Nasa’s planetary scientist at Goddard Spaceflight Center Prabal Saxena is hopeful of finding traces of life on the moon as it is believed to be a place devoid of any sign of living organisms and water flows.
He is also optimistic about finding more on the earth’s natural satellites than anticipated.
Saxena said that “microbial life could exist in harsh environments like those on the moon.”
“There may be potentially habitable niches for such life in relatively protected areas on some airless bodies,” Prabal Saxena said.
The Moon’s south pole region is unimaginably cold, massively cratered & in some areas, permanently dark. Despite a temperature that dips to -388 °F (-233 °C), frost is not locked in the soil. Water is slowly escaping the top layer of the Moon’s surface: https://t.co/NX6JMmtIjG pic.twitter.com/YccKdMjVvk
— NASA (@NASA) July 27, 2019
Saxena studies where extraterrestrial life might exist in the outer spaces of our solar system however, he has been recently working with a team that is studying the lunar south pole.
The lunar south pole drew considerable attention since Nasa announced that it is going to land its crew under the Artemis III mission in 2025, more than half a century after humans put their first step on the moon.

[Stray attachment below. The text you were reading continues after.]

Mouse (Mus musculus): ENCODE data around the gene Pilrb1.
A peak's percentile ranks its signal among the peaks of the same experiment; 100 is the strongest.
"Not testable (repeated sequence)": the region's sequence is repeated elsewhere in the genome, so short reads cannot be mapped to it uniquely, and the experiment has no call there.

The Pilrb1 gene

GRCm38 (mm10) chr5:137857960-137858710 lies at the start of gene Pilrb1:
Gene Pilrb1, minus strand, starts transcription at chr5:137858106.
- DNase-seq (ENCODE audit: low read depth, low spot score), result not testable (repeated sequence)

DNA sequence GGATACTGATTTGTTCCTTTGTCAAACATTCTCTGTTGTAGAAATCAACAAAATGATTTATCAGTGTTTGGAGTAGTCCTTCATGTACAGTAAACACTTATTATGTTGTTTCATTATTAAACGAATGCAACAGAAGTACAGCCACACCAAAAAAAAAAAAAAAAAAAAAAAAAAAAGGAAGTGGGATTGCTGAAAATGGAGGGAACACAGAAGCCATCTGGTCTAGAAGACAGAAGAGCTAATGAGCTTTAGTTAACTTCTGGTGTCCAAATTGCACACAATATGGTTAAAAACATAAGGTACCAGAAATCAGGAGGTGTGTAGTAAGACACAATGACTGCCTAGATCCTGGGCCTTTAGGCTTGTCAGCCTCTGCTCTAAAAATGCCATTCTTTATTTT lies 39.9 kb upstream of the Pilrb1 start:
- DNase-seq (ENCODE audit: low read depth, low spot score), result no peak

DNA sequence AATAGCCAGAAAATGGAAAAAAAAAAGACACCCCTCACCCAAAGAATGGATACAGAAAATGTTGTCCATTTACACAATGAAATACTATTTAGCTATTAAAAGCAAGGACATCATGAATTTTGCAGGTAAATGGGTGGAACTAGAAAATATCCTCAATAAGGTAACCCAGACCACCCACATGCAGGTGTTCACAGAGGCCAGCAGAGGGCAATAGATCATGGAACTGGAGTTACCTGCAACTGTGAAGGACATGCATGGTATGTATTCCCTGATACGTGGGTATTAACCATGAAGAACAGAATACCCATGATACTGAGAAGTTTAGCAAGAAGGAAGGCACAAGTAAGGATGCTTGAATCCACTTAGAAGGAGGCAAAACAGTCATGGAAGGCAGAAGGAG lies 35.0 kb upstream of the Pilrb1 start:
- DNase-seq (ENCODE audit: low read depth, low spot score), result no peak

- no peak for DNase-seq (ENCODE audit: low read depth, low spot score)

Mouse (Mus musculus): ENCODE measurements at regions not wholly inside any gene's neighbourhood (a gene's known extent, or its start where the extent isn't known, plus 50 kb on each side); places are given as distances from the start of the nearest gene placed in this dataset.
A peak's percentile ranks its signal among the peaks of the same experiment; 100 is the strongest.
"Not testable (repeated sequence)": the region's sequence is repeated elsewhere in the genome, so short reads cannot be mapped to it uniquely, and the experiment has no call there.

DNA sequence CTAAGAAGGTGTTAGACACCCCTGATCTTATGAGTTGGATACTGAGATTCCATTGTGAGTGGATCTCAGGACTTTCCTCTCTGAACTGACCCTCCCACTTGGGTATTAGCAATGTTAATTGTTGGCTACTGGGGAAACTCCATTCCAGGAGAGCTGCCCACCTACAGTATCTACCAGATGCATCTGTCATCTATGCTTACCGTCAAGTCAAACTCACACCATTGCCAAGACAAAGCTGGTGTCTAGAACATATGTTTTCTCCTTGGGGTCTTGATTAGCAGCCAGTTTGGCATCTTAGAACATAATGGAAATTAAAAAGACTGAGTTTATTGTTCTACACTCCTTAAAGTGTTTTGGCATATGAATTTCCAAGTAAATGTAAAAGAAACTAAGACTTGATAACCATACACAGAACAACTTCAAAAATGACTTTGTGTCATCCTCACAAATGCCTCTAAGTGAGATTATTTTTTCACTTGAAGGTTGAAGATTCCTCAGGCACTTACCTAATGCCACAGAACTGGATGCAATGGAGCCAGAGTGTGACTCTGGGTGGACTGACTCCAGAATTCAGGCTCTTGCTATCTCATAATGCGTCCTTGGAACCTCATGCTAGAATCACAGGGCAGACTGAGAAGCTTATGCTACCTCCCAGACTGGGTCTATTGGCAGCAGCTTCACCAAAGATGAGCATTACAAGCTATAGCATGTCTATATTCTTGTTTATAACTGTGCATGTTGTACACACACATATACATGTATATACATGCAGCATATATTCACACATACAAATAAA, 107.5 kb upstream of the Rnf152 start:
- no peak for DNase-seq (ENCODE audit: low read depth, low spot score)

The UIS space agency has marked 13 sites where it could make its landing of the astronauts.
Humans have never set foot on the lunar south pole. But we know from Nasa’s Moon Mineralogy Mapper that it contains ice inside craters, which astronauts could mine for rocket fuel.
Some of the regions of these craters are in constant darkness which prevents harmful solar radiations from reaching these lunar pockets, allowing experts to anticipate a safe haven for microbes.
Saxena in his recent work noted: “Importantly, recent research on the survivability of microbes exposed to conditions like those on parts of the lunar surface indicate surprising resilience of numerous microorganisms to such conditions.”
“For instance, researchers revealed that a bacterium called Deinococcus radiodurans survived outside of the International Space Station (ISS) for a year.”
“We’re currently working on understanding which specific organisms may be most suited for surviving in such regions,” Saxena told Space.com.
Even if the microbes are non-existent, they eventually will as humans travel back and forth to the moon. And if the scientists are right in their estimations,
Even if microbes don’t exist on the moon right now, they almost certainly will if humans start walking around on its surface. And if Saxena and his team are right, those microbes could also thrive and grow there.